Some interpreters of Hobbes regard the Laws of Nature as moral rules rather than
(as we suggest) prudential rules that it is in anyone's interest to support. We find such
alternative interpretations unsatisfactory for ultimately some explanation must be given of
why Hobbesian egoists would obey moral rules when it was not in their self-interest to do so.
Usually, the reason given is fear of God's wrath. But that is just to introduce prudential
considerations by the back door. For relevant essays and a helpful bibliography, see
, ed., Hobbes's Leviathan: Interpretation and Criticism ( Belmont, Calif.: Wadsworth, 1969).
Hobbes, Leviathan, pp. 335-36.
Ibid., p. 340. Although Hobbes speaks of conferring all power on the sovereign, he
does suggest that the individual always retains a right (or perhaps more accurately a power or
ability) to attempt to preserve his own life.
John Locke, Second Treatise of Government, 1690, chap. 9, sect. 13 (9, 13). This work is
available in a number of editions, including that edited by
Thomas P. Peardon ( Indianapolis: Bobbs-Merrill, 1952), from which all quotations here are taken. Another useful edition is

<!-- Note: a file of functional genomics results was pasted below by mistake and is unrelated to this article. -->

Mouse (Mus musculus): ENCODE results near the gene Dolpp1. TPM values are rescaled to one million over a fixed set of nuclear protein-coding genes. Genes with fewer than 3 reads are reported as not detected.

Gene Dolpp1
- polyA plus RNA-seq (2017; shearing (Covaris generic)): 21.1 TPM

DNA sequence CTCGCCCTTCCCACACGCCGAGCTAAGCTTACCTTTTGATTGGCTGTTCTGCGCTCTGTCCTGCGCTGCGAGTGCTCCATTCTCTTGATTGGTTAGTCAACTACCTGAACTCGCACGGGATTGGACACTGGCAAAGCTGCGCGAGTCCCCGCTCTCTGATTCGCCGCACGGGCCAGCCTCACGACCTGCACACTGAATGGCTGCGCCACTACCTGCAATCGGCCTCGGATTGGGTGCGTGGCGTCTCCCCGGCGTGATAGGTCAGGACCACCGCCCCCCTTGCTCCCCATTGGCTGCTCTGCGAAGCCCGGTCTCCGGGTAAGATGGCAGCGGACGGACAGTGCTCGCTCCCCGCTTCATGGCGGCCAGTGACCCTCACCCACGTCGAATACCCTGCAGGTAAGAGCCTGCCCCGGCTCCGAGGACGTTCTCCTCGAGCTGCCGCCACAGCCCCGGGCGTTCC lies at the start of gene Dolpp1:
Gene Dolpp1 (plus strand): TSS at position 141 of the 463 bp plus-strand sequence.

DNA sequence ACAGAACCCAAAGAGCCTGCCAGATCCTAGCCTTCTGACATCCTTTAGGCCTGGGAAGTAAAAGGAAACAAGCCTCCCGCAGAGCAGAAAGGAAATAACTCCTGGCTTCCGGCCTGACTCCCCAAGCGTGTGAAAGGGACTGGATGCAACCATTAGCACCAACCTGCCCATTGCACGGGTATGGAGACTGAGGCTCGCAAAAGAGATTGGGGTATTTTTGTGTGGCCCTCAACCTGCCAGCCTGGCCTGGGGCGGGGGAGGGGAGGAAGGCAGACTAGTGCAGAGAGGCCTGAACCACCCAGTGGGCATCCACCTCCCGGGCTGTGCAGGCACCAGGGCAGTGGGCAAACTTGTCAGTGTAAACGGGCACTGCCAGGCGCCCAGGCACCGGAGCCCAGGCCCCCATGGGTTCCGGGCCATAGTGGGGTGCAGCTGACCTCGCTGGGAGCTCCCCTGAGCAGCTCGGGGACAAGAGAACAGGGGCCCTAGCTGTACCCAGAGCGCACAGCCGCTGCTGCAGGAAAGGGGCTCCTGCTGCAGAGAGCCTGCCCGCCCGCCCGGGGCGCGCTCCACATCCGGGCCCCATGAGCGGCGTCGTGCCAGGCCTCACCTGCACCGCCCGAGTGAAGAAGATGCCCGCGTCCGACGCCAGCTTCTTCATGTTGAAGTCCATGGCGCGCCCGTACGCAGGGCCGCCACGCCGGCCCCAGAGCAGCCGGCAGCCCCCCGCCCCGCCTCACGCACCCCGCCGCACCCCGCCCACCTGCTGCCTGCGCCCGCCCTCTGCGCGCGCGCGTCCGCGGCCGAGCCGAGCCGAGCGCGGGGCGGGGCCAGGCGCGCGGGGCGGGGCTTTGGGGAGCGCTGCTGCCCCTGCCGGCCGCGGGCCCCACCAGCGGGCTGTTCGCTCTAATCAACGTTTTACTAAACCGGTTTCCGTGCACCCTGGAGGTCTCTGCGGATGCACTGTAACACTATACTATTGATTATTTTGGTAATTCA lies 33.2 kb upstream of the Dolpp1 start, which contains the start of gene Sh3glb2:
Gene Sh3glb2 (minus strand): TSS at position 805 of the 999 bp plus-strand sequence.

Peter Laslett, ed., John Locke's Two Treatises of Government ( New York: Cambridge
University Press, 1960).
Wolff, In Defense of Anarchism, p. 14.
We owe this line of objection to
Jeffrey H. Reiman, In Defense of Political Philosophy
( New York: Harper & Row, 1972), p. 35, although Reiman makes different use of it than we
Wolff, In Defense of Anarchism, p.9.
Reiman, In Defense of Political Philosophy, pp. 29, 31.
Harry G. Frankfurt, "The Anarchism of Robert Paul Wolff," Political Theory 1, no. 4
( 1974): 411.
David Lewis, Convention ( Cambridge, Mass.: Harvard University Press, 1969), p.43.
Baumrin Bernard, ed. Hobbes's Leviathan: Interpretation and Criticism. Belmont, California: Wadsworth, 1969.
Benn S. I. and
Peters R. S. The Principles of Political Thought: Social Foundations of the
Democratic State. New York: The Free Press, 1965. Chapters 11-14.
Carter April. The Political Theory of Anarchism. New York: Harper & Row, 1971.
Fishkin James S. Tyranny and Legitimacy. Baltimore: The Johns Hopkins University Press, 1979.
Friedrich C. J., ed. Nomos I--Authority. Cambridge, Mass.: Harvard University Press, 1958. A
collection of articles by leading scholars.
Hart H. L. A. The Concept of Law. London: Oxford University Press, 1961. Chapters II, IV,
Hobbes Thomas. Leviathan. 1651. (Available in a variety of editions.)
Pennock J. Roland and
Chapman John W., eds. Nomos XIX--Anarchism. New York: New
York University Press, 1978. A collection of articles by leading scholars.
Reiman Jeffrey H. In Defense of Political Philosophy. New York: Harper & Row, 1970.
Taylor Richard. Freedom, Anarchy and the Law. 2nd ed. Buffalo: Prometheus Books, 1982.
Chapters VII, VIII, XI, XII, and XIII.
Wolff Robert Paul. In Defense of Anarchism. New York: Harper & Row, 1970.
-----. The Poverty of Liberalism. Boston: Beacon Press, 1968. Chapter Two, "Loyalty."